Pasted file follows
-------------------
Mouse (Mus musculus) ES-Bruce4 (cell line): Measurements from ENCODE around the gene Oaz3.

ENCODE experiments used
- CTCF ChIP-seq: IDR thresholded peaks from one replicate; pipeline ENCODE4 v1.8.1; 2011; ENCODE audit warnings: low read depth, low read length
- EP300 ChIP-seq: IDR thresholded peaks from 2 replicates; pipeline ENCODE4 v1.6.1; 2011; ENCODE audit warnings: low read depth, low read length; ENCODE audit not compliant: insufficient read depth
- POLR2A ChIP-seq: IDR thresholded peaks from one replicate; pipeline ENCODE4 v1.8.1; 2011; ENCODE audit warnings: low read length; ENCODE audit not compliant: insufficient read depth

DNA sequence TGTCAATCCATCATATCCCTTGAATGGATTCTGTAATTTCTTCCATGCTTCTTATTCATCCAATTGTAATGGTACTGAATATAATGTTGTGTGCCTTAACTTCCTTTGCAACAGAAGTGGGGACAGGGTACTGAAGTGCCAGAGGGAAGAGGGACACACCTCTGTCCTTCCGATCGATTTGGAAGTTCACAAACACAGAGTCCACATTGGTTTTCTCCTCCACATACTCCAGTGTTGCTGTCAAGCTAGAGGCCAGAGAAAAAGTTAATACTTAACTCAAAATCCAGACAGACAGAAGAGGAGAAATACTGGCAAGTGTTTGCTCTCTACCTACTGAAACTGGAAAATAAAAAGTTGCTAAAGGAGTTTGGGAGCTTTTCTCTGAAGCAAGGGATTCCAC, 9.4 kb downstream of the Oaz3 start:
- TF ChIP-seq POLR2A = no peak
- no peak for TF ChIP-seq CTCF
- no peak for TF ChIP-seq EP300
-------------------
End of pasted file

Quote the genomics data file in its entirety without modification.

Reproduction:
Mouse (Mus musculus) ES-Bruce4 (cell line): Measurements from ENCODE around the gene Oaz3.

ENCODE experiments used
- CTCF ChIP-seq: IDR thresholded peaks from one replicate; pipeline ENCODE4 v1.8.1; 2011; ENCODE audit warnings: low read depth, low read length
- EP300 ChIP-seq: IDR thresholded peaks from 2 replicates; pipeline ENCODE4 v1.6.1; 2011; ENCODE audit warnings: low read depth, low read length; ENCODE audit not compliant: insufficient read depth
- POLR2A ChIP-seq: IDR thresholded peaks from one replicate; pipeline ENCODE4 v1.8.1; 2011; ENCODE audit warnings: low read length; ENCODE audit not compliant: insufficient read depth

DNA sequence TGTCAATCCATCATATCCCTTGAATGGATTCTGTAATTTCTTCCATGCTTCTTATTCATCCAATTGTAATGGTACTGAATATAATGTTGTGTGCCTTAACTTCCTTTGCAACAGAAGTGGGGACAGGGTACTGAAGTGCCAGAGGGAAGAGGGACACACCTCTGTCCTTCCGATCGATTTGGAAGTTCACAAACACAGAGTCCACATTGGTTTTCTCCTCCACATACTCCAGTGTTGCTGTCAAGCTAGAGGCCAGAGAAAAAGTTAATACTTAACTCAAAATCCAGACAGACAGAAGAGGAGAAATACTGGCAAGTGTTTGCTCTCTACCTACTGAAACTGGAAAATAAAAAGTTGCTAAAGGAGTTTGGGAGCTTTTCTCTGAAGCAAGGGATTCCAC, 9.4 kb downstream of the Oaz3 start:
- TF ChIP-seq POLR2A = no peak
- no peak for TF ChIP-seq CTCF
- no peak for TF ChIP-seq EP300